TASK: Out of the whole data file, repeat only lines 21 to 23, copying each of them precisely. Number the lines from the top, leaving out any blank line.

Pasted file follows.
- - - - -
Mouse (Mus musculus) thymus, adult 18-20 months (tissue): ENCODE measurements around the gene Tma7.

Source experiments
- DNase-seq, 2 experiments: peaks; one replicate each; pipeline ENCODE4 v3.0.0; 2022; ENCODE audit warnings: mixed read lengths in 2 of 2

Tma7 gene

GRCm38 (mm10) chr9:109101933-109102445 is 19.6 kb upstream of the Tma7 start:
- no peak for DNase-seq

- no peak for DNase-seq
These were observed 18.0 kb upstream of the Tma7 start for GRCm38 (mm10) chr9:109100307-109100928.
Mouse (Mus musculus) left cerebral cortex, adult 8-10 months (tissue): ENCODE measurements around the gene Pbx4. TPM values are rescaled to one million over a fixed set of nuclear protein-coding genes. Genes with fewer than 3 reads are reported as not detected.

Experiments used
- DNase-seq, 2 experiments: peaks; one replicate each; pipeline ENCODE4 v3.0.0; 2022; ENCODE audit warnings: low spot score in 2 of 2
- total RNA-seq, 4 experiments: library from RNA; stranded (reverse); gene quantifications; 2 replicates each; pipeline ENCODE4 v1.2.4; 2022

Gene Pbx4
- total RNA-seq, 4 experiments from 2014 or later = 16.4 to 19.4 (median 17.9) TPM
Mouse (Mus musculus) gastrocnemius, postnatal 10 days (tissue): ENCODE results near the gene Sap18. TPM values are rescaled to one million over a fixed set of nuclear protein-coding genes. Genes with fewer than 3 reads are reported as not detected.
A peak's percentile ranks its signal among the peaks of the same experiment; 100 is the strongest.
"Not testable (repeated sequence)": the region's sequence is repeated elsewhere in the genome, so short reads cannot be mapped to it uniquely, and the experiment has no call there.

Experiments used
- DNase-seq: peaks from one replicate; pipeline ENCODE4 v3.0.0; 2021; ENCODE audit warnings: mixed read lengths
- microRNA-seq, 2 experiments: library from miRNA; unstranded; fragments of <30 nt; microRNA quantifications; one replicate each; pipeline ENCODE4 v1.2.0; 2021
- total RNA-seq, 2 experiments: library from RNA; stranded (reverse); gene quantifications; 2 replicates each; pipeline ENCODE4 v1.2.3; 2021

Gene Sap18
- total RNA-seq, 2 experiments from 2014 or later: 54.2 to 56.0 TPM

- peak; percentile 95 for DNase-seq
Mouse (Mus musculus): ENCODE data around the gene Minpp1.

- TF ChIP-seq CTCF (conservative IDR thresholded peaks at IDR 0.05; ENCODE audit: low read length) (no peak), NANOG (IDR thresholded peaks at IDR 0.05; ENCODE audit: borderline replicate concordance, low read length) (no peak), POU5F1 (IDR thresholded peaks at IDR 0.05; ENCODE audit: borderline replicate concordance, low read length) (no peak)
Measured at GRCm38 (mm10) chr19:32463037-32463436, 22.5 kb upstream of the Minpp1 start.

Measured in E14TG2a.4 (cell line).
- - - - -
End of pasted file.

- total RNA-seq, 2 experiments: library from RNA; stranded (reverse); gene quantifications; 2 replicates each; pipeline ENCODE4 v1.2.3; 2021

Gene Sap18
- total RNA-seq, 2 experiments from 2014 or later: 54.2 to 56.0 TPM